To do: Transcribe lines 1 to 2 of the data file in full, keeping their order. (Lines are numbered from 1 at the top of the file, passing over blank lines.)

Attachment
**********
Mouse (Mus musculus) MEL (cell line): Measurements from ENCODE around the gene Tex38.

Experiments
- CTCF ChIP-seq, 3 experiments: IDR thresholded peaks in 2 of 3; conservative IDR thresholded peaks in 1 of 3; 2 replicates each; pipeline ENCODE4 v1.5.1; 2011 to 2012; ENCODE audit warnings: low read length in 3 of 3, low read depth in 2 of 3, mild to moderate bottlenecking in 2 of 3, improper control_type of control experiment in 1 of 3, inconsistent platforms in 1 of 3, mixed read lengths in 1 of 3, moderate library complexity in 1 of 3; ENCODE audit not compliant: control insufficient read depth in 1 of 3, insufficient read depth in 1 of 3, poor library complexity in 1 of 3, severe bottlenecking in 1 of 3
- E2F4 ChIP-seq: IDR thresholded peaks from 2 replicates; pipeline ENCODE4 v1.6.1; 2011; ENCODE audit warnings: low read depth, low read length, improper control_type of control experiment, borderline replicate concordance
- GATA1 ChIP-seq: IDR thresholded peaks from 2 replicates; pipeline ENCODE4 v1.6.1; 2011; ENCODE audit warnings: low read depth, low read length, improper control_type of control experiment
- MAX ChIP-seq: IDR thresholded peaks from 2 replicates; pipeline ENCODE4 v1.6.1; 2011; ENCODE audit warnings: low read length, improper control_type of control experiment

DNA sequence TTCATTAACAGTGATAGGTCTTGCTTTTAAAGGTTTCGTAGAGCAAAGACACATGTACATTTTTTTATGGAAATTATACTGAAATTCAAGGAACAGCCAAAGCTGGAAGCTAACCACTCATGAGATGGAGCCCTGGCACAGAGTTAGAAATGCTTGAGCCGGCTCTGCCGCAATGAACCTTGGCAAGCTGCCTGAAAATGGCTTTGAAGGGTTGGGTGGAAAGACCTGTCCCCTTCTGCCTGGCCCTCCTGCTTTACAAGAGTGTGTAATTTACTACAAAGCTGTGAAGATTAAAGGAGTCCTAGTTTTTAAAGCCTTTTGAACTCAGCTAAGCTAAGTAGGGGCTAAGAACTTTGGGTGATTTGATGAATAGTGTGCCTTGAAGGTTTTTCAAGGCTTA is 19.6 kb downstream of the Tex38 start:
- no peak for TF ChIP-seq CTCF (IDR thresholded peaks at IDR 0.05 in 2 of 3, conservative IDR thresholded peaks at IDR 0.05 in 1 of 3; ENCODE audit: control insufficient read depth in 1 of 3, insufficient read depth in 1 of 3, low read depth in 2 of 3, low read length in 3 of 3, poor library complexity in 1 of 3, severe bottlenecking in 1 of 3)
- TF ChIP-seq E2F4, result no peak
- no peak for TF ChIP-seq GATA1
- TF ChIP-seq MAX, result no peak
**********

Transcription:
Mouse (Mus musculus) MEL (cell line): Measurements from ENCODE around the gene Tex38.

Experiments